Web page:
• It's dangerous in the air (too little throttle and the motors will stall)

Some other copters run their motors in idle when armed, and they can't be stopped until disarmed. It is much better.



Comment by Craig Fraser on January 23, 2013 at 9:48am

And now with APM 2.9 it's screwed up, the remote ARM LED can't follow the APM's ARM LED, instead it's always flashing one way or another when enabled. Useless for me, I want it to solid when armed. These LEDs are my "telemetry" for now, I am pretty pissed off about this change actually, wish I knew the "logic" behind it...(unless of course it's just a mistake)

Comment by Andrew Chapman on January 23, 2013 at 9:10pm

Probably not the answer you're looking for, but it's very easy to override the LED handling in the source code, and it should be a safe thing to tinker with, even if you're not a very confident coder.

I was after a very specific behaviour and couldn't figure out the right logic using the built-in LED handling, so I just replaced the definition of 'update_copter_leds()' in the 'leds' file, compile, upload, works like a charm.

If anyone is interested, here's the code to have the lights off when disarmed, on only when armed AND with a GPS lock, and blinking when you hit the low battery level:

static void update_copter_leds(void)


    if (g.copter_leds_mode == 0) {

        copter_leds_reset();    //method of reintializing LED state


    int gpsgood = ((g_gps->status() == 2) && home_is_set); // GPS is on, and has position lock

    if (motors.armed() && gpsgood) {

        if (low_batt == true) {


        } else {

          // lights on

          copter_leds_off(); // off and on seem to be backward? bug?


    } else {

        // lights off

        copter_leds_on();  // off and on seem to be backward? bug?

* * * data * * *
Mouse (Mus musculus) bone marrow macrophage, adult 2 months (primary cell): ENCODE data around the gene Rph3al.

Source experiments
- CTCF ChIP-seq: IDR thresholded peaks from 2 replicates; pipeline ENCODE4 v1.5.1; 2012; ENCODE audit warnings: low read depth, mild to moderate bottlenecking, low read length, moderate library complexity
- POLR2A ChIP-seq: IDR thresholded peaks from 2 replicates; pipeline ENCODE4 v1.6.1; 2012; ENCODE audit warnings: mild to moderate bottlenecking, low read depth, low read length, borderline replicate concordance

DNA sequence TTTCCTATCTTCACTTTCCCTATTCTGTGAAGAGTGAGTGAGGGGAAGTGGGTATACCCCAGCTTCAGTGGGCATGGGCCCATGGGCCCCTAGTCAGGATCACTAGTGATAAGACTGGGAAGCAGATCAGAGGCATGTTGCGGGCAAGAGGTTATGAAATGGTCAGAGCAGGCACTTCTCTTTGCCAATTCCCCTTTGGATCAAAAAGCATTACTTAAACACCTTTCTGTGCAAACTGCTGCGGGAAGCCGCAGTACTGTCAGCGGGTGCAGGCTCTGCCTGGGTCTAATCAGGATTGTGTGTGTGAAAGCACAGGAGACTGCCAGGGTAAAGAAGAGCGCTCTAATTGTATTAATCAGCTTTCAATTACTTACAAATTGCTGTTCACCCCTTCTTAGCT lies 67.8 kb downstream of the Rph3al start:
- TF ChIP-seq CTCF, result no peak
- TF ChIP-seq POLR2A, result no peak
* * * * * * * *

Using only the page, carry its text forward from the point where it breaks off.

BTW, I also needed to #define BATTERY_EVENT  ENABLED in APM_Config.h, otherwise the 'low_batt' was always false. Perhaps that's changed in 2.9 though, I'm running 2.8.1.

Comment by ziggy95 on January 27, 2013 at 11:46am


does it work with APM1 ?

Comment by iskess on February 4, 2013 at 6:39pm

Just what I was looking for.

Now I need to find some low draw LED's.


Comment by Craig Fraser on February 5, 2013 at 8:48pm

Thanks for the info Andrew. Forgot I had commented here.

I found out that for some reason, as long as my APM is connected via USB, the regular "motor LEDs" always fast-flash when armed. Even if the (fully charged) battery is connected at the same time. But they work properly if the USB is disconnected. I couldn't figure it out... I won't be flying with USB connected until I get a long extension, so it's OK I guess.

Comment by Martyn on March 29, 2013 at 3:51am
I can't find any mention of what a constant tone during flight means. I don't have the low battery warning enabled, could this be "ooh pretty satellites" aka GPS lock?


You need to be a member of DIY Drones to add comments!

Join DIY Drones

© 2019   Created by Chris Anderson.   Powered by

Badges  |  Report an Issue  |  Terms of Service